Mr. Miller contends that people selling goods by the side of the road are earning money using “slight illegal means.” This is a curious statement indeed. Maybe women can now be slightly pregnant!
Either a person is breaking the law or not. Selling goods without a license is against the law. If this is impractical to enforce, Government should do the sensible thing and remove it from the books.
Demonisation of business and the judiciary
The anti-business utterances of the Minister of Trade and Industry do not go unnoticed by both Bahamian and foreign investors in business in the Bahamas. To take on the role of demonising business people and the judicial system is most unfortunate as the standard of living of every Bahamian is directly related to the health of the Bahamian business community and an effective judicial system. This is not a practical approach for solving our nation’s ills.
In his book HIDDEN ORDER: The ECONOMICS OF EVERYDAY LIFE David Friedman put is this way:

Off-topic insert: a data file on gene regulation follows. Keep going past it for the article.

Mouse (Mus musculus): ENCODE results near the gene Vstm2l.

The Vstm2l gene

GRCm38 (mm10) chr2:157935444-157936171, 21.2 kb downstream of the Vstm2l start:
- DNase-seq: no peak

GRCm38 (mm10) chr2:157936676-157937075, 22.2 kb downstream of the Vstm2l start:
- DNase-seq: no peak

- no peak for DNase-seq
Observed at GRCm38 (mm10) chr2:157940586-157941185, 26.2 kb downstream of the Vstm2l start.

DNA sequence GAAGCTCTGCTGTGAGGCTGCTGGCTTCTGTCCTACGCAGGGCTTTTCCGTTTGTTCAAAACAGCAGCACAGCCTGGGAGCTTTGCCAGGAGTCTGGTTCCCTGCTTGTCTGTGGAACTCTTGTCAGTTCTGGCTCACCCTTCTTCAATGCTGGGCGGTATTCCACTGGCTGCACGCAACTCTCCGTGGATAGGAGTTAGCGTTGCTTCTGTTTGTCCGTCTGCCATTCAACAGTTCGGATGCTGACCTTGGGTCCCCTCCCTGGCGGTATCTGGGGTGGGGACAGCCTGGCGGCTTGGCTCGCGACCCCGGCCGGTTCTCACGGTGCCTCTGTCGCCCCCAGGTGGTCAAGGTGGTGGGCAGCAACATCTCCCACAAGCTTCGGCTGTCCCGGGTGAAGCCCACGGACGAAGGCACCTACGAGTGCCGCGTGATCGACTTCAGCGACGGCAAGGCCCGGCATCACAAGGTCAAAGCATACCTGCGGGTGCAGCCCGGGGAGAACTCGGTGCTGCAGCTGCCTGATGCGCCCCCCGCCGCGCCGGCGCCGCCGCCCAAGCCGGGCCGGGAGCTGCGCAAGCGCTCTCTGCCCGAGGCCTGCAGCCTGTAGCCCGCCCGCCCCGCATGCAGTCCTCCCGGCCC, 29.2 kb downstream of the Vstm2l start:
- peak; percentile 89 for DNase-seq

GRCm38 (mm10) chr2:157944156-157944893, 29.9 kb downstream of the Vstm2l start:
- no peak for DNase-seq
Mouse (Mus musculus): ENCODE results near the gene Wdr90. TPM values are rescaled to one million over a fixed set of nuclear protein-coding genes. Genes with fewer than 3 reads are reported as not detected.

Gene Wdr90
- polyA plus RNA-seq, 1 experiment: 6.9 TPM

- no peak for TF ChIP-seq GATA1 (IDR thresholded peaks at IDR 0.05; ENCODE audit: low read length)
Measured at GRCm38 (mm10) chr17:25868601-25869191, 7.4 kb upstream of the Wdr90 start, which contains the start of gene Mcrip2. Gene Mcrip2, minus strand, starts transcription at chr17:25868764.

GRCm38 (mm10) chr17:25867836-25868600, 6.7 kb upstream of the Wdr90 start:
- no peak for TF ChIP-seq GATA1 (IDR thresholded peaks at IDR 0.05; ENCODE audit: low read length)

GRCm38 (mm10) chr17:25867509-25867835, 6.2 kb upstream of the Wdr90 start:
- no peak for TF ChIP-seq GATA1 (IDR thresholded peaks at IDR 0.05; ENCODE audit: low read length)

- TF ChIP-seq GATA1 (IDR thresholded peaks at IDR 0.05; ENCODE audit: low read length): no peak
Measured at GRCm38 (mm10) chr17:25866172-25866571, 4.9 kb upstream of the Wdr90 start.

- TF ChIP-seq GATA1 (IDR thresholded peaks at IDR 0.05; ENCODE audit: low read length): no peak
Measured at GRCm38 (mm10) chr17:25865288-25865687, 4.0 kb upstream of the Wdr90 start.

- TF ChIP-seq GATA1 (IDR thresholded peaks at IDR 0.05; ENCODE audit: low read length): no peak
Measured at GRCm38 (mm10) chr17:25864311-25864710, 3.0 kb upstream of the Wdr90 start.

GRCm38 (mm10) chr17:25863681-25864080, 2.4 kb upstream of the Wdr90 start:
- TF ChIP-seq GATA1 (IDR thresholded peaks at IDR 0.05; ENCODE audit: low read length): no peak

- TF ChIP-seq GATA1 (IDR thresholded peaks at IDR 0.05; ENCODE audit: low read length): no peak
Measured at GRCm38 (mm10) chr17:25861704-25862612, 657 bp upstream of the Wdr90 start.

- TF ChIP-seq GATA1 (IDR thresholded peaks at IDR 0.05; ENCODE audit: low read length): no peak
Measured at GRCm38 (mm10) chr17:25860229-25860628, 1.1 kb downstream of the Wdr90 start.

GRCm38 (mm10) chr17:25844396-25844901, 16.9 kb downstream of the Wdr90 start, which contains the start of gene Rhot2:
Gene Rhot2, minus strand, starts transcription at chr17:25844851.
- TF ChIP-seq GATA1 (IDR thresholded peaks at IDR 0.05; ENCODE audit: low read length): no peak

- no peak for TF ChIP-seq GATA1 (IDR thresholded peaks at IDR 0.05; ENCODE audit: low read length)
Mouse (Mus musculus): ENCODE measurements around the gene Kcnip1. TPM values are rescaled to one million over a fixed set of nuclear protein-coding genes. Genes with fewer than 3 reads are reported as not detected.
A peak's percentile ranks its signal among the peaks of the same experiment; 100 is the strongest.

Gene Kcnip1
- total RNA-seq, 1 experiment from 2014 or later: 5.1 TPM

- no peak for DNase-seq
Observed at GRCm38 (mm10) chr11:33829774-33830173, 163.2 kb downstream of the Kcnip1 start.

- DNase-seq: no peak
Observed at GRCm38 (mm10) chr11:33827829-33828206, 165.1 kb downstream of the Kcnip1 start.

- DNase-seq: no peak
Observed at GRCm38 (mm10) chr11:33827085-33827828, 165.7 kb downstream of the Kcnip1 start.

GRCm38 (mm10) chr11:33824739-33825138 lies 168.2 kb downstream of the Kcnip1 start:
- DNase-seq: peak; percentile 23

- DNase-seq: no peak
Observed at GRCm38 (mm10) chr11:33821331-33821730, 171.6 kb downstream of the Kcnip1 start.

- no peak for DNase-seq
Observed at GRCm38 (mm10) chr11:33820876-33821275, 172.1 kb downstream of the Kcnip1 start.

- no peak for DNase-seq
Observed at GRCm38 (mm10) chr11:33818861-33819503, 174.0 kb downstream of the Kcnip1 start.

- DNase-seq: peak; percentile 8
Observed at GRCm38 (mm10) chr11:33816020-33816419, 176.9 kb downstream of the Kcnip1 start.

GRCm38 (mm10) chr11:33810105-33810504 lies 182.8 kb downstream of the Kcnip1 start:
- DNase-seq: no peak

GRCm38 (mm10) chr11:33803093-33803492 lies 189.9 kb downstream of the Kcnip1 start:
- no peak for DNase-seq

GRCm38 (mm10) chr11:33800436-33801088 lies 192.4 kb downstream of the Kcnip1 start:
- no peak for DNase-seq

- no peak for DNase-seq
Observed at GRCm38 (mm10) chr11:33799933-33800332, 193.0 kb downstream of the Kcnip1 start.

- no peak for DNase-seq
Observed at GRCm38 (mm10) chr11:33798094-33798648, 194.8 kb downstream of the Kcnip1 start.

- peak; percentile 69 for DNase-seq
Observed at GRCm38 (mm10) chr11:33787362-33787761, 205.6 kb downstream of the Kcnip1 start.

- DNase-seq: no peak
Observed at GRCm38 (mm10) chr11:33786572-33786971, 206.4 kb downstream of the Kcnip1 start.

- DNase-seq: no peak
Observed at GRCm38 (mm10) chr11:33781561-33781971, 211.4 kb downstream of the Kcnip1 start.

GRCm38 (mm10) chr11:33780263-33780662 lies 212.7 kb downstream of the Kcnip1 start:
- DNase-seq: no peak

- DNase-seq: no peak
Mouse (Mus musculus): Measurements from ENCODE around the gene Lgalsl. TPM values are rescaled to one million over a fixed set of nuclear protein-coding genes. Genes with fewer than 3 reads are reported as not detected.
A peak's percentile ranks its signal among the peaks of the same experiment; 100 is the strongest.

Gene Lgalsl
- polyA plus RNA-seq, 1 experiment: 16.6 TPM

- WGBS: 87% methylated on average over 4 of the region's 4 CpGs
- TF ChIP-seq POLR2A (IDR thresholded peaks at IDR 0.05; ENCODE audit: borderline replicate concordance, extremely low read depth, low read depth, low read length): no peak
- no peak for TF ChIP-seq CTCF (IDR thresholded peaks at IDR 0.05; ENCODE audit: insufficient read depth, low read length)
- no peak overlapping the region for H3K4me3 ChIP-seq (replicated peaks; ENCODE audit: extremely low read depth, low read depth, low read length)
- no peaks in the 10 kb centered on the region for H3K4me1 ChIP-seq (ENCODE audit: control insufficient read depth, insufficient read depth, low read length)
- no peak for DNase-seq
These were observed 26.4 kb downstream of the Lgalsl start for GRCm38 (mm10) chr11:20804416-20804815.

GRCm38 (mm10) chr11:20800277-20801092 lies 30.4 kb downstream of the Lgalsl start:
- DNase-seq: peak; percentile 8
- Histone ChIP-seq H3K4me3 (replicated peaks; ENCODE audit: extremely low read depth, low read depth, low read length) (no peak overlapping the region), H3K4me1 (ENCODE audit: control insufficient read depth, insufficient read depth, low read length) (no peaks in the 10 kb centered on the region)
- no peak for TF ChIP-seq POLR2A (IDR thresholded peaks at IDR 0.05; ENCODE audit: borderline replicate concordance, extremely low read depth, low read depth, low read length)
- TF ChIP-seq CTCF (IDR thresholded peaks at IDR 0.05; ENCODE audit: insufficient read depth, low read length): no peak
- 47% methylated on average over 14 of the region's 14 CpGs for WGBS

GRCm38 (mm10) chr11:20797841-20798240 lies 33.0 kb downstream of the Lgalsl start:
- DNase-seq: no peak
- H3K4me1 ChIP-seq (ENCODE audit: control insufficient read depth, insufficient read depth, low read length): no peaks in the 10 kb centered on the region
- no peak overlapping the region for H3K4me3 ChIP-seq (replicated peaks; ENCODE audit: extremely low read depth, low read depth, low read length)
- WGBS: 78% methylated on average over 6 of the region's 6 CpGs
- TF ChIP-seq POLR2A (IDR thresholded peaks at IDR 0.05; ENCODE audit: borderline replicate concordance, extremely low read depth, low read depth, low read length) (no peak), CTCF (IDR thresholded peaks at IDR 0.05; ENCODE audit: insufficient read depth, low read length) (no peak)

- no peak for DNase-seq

While some regulations, such as compulsory vaccination, may make sense as attempts to force consumers to act in the general interest, many more seem designed to serve very narrow private interests – at the expense of those being “protected.”
Attempting to protect Bahamian consumers from themselves by passing another Law or forming another Tribunal may seem politically correct for the moment, but there will surely be unintended consequences that our “protectors” will not envision.
Businesspeople are ordinary members of society who work to make a living, and in doing so create jobs for other people. They are no different in terms of vices like greed, selfishness, arrogance, or dishonesty than any other sector – including politicians, lawyers, employees, union leaders, or clergy. And in any event, the minister himself is a businessman and employer.
It begs the question…is the Minister honestly concerned about Bahamians or is he more concerned with demonising a very important part of our community for political gain?
The Nassau Institute